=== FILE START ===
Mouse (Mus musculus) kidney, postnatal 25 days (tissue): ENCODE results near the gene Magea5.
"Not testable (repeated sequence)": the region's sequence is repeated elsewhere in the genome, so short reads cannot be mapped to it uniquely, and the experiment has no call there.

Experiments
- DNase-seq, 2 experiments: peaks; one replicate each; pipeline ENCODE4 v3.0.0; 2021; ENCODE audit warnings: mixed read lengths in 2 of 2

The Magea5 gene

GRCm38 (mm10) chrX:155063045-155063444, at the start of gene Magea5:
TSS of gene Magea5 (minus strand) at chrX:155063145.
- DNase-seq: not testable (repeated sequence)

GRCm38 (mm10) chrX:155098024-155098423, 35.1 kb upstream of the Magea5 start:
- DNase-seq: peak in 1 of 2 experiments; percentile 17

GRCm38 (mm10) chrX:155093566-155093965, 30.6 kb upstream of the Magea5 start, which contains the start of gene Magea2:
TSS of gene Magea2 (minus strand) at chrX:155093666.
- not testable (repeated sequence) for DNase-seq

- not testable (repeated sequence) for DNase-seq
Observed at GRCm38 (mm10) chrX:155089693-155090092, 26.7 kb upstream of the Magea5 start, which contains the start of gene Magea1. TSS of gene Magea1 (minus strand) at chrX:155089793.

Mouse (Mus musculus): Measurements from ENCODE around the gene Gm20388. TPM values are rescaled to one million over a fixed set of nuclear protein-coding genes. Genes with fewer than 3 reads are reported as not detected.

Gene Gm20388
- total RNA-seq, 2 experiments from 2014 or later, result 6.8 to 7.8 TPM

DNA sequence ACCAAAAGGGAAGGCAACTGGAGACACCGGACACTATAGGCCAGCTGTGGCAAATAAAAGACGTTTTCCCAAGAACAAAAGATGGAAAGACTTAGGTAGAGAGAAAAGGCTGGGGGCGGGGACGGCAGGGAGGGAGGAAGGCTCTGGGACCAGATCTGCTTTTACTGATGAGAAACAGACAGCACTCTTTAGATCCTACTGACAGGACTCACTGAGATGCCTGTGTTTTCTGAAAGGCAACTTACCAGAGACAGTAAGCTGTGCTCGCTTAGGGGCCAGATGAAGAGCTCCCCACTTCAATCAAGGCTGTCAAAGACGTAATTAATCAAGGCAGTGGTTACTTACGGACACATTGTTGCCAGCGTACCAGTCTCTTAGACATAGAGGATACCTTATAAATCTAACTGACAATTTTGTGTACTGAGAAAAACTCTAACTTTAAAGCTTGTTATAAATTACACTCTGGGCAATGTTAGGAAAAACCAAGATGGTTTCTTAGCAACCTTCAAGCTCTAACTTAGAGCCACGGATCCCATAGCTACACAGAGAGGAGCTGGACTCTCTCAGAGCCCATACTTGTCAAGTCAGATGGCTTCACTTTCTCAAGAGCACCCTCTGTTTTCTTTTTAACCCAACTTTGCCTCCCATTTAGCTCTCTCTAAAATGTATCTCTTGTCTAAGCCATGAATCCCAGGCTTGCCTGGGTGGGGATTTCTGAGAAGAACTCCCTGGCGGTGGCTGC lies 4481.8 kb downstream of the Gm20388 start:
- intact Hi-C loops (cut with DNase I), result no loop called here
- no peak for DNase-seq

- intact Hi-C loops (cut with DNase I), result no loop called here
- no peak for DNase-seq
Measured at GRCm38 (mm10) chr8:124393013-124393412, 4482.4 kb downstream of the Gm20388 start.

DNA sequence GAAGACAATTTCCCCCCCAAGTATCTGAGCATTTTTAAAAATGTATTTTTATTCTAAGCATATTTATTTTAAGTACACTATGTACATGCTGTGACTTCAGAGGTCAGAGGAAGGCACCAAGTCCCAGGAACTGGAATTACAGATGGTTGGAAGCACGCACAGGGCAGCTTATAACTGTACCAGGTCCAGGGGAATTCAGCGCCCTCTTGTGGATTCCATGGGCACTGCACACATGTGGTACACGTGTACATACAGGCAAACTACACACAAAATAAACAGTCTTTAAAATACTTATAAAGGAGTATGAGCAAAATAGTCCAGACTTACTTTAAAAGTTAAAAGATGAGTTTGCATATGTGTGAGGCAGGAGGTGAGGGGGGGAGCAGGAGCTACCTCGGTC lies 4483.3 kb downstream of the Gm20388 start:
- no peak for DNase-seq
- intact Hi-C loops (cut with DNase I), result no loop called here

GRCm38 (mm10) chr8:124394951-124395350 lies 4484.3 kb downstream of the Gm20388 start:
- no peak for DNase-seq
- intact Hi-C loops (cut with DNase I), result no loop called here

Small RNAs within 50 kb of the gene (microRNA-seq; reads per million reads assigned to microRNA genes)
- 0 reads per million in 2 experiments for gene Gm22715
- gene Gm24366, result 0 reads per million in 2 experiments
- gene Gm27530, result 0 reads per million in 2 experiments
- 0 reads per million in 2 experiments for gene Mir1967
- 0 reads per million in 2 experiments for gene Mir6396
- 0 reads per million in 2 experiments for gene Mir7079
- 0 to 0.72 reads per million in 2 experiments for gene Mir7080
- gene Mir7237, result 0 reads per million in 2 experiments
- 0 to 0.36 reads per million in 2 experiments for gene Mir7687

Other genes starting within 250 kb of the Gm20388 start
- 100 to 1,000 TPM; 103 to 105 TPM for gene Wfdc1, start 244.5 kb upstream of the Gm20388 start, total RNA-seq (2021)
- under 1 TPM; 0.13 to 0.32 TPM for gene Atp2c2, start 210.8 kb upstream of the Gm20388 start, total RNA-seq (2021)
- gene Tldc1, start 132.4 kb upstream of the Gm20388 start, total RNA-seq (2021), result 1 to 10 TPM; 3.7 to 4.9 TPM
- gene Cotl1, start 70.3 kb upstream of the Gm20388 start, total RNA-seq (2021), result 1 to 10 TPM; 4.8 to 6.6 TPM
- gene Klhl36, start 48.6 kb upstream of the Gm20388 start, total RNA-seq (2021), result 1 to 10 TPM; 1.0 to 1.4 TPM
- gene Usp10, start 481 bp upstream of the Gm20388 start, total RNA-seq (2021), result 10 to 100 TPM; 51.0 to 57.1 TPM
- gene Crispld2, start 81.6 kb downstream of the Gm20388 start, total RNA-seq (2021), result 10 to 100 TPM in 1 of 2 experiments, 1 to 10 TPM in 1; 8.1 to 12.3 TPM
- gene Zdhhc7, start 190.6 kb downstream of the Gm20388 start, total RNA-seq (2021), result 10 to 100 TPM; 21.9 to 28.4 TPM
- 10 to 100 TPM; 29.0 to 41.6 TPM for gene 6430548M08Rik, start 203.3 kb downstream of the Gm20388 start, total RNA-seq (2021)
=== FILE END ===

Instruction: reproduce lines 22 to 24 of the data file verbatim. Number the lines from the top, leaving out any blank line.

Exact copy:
- intact Hi-C loops (cut with DNase I), result no loop called here
- no peak for DNase-seq
Measured at GRCm38 (mm10) chr8:124393013-124393412, 4482.4 kb downstream of the Gm20388 start.